They say every man has his own daddy issue to deal with, and the adolescent hero of darkly riveting South Korean thriller film “Hwayi” has a particularly overwhelming one. He has been raised, taught, and influenced by five men who have taken care of him since he was taken to their dark criminal world, and, as he comes to furiously resist against them in his twisted oedipal journey, he struggles with his own darkness inherited from his ‘fathers’. He hates them more than before because of that, but they are still a part of his life and his identity no matter how much he resists, and he eventually finds himself becoming more like them – will he become the very monster he has feared since his childhood?
Hawyi(Yeo Jin-goo) looks like a normal high school student on the surface, but he has a dark secret shared with his five ‘fathers’ in a nice house located in some country area outside Seoul, and the tense opening sequence shows us how his life got involved with these people when he was very young. I will not describe it in details, but let’s say this taut moment has some good surprises under its suspenseful mood including where young Hawyi is kept by Seok-tae(Kim Yoon-Seok) and his gangs.
They could kill young Hwayi after their plan to collect the ransom was botched in the end, but he was instead taken under their wings, and that was the beginning of a strange alternative family. 14 years have passed, and Hwayi is now their loving son, and all of them are his dads while Yeong-joo(Lim Ji-eun), Seok-tae’s wife who was a captive just like Hwayi at that time, is like a caring mom to him. Although he has never gone through any proper education in their isolated world, Seok-tae and his gangs have taught Hwayi lots of things including driving and sharpshooting, and, as revealed later in the movie, he is a very good apprentice to make his criminal fathers proud.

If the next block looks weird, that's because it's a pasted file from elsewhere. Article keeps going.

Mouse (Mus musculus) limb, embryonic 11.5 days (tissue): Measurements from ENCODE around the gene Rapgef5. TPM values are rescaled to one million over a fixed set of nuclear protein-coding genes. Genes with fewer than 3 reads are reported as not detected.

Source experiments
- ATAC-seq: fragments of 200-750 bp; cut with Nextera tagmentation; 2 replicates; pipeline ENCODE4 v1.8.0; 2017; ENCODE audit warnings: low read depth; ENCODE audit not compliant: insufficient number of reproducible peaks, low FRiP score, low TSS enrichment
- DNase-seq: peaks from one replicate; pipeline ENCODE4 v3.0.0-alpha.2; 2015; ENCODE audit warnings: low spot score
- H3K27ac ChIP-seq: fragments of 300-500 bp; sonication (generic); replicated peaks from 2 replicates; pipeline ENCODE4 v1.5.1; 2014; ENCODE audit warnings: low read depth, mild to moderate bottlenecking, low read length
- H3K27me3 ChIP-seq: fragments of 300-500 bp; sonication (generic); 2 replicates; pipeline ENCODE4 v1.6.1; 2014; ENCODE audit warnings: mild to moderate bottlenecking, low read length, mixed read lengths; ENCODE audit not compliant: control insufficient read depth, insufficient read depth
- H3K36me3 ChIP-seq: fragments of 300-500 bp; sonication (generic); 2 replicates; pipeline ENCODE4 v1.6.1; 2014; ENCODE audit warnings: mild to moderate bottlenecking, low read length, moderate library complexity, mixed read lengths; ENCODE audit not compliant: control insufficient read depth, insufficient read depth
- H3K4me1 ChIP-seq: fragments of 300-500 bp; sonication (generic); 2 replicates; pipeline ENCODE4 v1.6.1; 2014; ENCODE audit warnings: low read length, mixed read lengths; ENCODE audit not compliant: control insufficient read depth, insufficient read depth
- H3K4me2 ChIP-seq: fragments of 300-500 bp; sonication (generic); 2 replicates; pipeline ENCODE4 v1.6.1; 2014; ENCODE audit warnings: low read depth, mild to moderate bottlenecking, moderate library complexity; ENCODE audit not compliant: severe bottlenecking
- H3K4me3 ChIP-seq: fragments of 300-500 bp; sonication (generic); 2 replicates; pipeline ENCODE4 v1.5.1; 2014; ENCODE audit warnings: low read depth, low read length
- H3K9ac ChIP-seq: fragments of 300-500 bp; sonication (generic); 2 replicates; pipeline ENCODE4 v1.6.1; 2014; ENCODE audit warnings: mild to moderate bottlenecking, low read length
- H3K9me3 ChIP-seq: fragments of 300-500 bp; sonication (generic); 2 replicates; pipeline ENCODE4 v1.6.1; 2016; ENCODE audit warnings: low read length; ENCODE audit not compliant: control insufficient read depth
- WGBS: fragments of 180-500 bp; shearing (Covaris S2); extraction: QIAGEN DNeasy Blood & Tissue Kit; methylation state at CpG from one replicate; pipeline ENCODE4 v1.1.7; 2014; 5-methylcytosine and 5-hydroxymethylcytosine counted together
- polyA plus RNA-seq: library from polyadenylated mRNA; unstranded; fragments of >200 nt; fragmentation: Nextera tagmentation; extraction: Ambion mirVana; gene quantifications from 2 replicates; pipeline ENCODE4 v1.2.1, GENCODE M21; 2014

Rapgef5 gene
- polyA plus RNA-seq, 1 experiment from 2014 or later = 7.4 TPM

Because Hwayi is approaching to adulthood, Jin-seong(Jang Hyeon-seong), the thoughtful and sophisticated member of the bunch who manages their dirty business, thinks Hwayi deserves to have a life better than theirs. While he can lead a fairly good criminal career with his learned skills, Hwayi also has a considerable artistic talent(we see several good sketches in his notebook at one point), and Jin-seong is willing to help him in any possible ways.
However, it seems that Seok-tae, the leader of the bunch(while casually calling other fathers ‘dad’, Hwayi always calls him ‘father’), has the other idea. Hwayi was frequently terrorized by the monster in the basement where he was locked in, and, though it is apparently a pigment of his imagination possibly fueled by his horrible situation, the monster keeps haunting him, and Seok-tae takes a drastic measure to solve Hwayi’s problem once for all; he is going to push Hwayi more deeply into the dark, ruthless criminal world of him and others.
The movie gets darker and bloodier after Hwayi directly participates in his dads’ works and then accidently(or fatefully) learns about himself more than he imagined, and the movie drives its story to the destined point with a vengeance through its volatile mix of family melodrama and crime drama. Some of its surprises can be easily predicted in advance, but they strike us hard with emotional impacts, and that accordingly pushes its main characters to their inevitable conflict calling for blood and revenge.